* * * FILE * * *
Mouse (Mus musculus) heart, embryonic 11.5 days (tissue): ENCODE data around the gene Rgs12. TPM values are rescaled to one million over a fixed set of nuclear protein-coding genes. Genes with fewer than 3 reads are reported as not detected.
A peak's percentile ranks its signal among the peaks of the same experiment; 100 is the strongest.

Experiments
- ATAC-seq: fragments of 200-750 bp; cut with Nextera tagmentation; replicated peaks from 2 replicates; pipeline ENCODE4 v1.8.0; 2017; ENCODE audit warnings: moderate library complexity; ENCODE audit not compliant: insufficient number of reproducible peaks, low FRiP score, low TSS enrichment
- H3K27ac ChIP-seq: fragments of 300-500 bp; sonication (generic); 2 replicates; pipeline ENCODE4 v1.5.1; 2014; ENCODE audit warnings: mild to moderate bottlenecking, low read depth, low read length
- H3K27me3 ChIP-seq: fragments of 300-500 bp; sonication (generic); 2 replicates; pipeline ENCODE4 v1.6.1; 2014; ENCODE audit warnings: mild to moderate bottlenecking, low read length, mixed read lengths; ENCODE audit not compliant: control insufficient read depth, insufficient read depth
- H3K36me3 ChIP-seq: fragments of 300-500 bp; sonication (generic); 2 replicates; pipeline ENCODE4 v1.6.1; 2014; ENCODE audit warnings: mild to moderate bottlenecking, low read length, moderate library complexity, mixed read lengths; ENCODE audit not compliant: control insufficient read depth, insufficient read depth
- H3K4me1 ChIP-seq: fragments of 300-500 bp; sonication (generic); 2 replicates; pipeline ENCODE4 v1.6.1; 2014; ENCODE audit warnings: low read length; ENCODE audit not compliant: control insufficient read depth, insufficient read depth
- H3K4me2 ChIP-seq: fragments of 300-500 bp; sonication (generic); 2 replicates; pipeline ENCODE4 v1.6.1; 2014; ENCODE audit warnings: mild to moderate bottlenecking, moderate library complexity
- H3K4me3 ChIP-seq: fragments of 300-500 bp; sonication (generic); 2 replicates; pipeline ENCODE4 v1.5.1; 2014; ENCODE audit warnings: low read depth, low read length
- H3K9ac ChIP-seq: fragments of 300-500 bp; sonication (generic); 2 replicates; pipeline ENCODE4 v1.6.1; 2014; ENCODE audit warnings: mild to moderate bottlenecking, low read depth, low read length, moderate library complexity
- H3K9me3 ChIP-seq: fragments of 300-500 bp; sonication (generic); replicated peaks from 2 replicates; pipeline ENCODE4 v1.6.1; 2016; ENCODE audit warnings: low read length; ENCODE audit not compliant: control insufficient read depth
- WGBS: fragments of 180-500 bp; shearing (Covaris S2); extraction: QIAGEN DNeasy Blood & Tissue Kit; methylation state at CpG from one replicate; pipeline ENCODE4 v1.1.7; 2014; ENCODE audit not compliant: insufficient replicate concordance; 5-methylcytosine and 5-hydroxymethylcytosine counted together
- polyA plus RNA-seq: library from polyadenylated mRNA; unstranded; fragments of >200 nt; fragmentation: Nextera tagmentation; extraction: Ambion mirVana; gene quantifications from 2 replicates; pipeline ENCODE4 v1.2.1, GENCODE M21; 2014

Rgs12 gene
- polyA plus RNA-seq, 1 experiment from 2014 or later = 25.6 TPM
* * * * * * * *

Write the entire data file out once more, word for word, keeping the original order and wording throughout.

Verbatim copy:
Mouse (Mus musculus) heart, embryonic 11.5 days (tissue): ENCODE data around the gene Rgs12. TPM values are rescaled to one million over a fixed set of nuclear protein-coding genes. Genes with fewer than 3 reads are reported as not detected.
A peak's percentile ranks its signal among the peaks of the same experiment; 100 is the strongest.

Experiments
- ATAC-seq: fragments of 200-750 bp; cut with Nextera tagmentation; replicated peaks from 2 replicates; pipeline ENCODE4 v1.8.0; 2017; ENCODE audit warnings: moderate library complexity; ENCODE audit not compliant: insufficient number of reproducible peaks, low FRiP score, low TSS enrichment
- H3K27ac ChIP-seq: fragments of 300-500 bp; sonication (generic); 2 replicates; pipeline ENCODE4 v1.5.1; 2014; ENCODE audit warnings: mild to moderate bottlenecking, low read depth, low read length
- H3K27me3 ChIP-seq: fragments of 300-500 bp; sonication (generic); 2 replicates; pipeline ENCODE4 v1.6.1; 2014; ENCODE audit warnings: mild to moderate bottlenecking, low read length, mixed read lengths; ENCODE audit not compliant: control insufficient read depth, insufficient read depth
- H3K36me3 ChIP-seq: fragments of 300-500 bp; sonication (generic); 2 replicates; pipeline ENCODE4 v1.6.1; 2014; ENCODE audit warnings: mild to moderate bottlenecking, low read length, moderate library complexity, mixed read lengths; ENCODE audit not compliant: control insufficient read depth, insufficient read depth
- H3K4me1 ChIP-seq: fragments of 300-500 bp; sonication (generic); 2 replicates; pipeline ENCODE4 v1.6.1; 2014; ENCODE audit warnings: low read length; ENCODE audit not compliant: control insufficient read depth, insufficient read depth
- H3K4me2 ChIP-seq: fragments of 300-500 bp; sonication (generic); 2 replicates; pipeline ENCODE4 v1.6.1; 2014; ENCODE audit warnings: mild to moderate bottlenecking, moderate library complexity
- H3K4me3 ChIP-seq: fragments of 300-500 bp; sonication (generic); 2 replicates; pipeline ENCODE4 v1.5.1; 2014; ENCODE audit warnings: low read depth, low read length
- H3K9ac ChIP-seq: fragments of 300-500 bp; sonication (generic); 2 replicates; pipeline ENCODE4 v1.6.1; 2014; ENCODE audit warnings: mild to moderate bottlenecking, low read depth, low read length, moderate library complexity
- H3K9me3 ChIP-seq: fragments of 300-500 bp; sonication (generic); replicated peaks from 2 replicates; pipeline ENCODE4 v1.6.1; 2016; ENCODE audit warnings: low read length; ENCODE audit not compliant: control insufficient read depth
- WGBS: fragments of 180-500 bp; shearing (Covaris S2); extraction: QIAGEN DNeasy Blood & Tissue Kit; methylation state at CpG from one replicate; pipeline ENCODE4 v1.1.7; 2014; ENCODE audit not compliant: insufficient replicate concordance; 5-methylcytosine and 5-hydroxymethylcytosine counted together
- polyA plus RNA-seq: library from polyadenylated mRNA; unstranded; fragments of >200 nt; fragmentation: Nextera tagmentation; extraction: Ambion mirVana; gene quantifications from 2 replicates; pipeline ENCODE4 v1.2.1, GENCODE M21; 2014

Rgs12 gene
- polyA plus RNA-seq, 1 experiment from 2014 or later = 25.6 TPM